Since I mentioned the article on the Catholicism of Marshall McLuhan , I’ve been apprised of two more worthy essays about the Canadian thinker.

In The New Atlantis , Alan Jacobs asks why we should bother with McLuhan :

I have been reading McLuhan off and on since, at age sixteen, I bought a copy of The Gutenberg Galaxy. His centenary — McLuhan was born in Edmonton, Alberta on July 21, 1911 — provides an occasion for me to clarify my own oscillating responses to his work and his reputation. I have come to certain conclusions. First, that McLuhan never made arguments, only assertions. Second, that those assertions are usually wrong, and when they are not wrong they are highly debatable. Third, that McLuhan had an uncanny instinct for reading and quoting scholarly books that would become field-defining classics. Fourth, that McLuhan’s determination to bring the vast resources of humanistic scholarship to bear upon the analysis of new media is an astonishingly fruitful one, and an example to be followed. And finally, that once one has absorbed that example there is no need to read anything that McLuhan ever wrote.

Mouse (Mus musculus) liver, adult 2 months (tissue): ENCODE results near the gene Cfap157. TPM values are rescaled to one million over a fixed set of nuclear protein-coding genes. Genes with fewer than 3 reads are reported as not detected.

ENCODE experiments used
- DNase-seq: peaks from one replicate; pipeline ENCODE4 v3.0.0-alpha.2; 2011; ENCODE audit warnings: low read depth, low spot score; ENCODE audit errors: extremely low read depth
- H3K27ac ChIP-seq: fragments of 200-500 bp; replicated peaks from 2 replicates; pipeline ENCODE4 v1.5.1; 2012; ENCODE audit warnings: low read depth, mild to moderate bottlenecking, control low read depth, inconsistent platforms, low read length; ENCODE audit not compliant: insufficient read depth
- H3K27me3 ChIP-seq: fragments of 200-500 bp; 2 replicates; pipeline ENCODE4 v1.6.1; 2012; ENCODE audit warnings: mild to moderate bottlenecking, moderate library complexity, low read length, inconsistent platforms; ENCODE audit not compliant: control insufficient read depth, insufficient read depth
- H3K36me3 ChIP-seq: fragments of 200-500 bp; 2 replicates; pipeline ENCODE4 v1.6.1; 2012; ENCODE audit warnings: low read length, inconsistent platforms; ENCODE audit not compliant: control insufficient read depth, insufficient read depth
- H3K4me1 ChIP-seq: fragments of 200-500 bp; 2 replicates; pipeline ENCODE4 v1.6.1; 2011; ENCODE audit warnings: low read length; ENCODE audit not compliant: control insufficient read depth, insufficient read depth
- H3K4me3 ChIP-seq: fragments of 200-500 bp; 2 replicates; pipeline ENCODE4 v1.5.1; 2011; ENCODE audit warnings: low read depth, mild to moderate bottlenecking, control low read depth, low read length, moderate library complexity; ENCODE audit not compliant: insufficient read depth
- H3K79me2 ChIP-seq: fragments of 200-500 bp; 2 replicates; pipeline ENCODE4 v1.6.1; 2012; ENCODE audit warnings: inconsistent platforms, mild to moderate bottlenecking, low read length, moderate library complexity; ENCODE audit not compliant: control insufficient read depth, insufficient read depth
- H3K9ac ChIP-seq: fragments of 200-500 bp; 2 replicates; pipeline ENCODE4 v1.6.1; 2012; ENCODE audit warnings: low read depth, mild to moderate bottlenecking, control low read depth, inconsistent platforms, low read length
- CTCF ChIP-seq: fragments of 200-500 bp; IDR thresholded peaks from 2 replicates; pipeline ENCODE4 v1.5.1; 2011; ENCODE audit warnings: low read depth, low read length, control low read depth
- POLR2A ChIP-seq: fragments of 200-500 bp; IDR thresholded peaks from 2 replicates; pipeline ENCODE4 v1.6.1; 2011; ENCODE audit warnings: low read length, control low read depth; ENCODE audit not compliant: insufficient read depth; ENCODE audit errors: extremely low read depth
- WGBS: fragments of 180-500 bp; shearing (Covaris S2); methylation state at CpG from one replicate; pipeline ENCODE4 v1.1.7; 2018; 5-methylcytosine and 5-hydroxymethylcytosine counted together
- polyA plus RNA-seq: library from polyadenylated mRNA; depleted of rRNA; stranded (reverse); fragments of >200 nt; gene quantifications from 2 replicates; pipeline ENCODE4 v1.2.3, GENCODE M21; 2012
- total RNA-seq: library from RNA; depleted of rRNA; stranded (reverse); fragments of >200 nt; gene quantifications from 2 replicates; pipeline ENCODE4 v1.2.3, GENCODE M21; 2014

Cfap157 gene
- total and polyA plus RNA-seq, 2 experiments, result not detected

And at CERC, Fr. Raymond J. De Souza argues that religious thinking is essential to understanding McLuhan’s work :

McLuhan’s famous dictum noted how something is communicated – the medium – has its own effect on the message, independent of what is communicated. A text message may contain words of lapidary import, but the medium empties them of the significance they would assume if they were literally lapidary, carved in stone.

In the person of Jesus Christ, a divine person with a human nature, McLuhan saw that God reveals that He is personal, and that He freely implicates Himself in the full breadth and depth of the human experience. The incarnate God chose a medium – our human nature – that contains its own message, namely that God loves His creation, enters it, suffers for it and redeems it.

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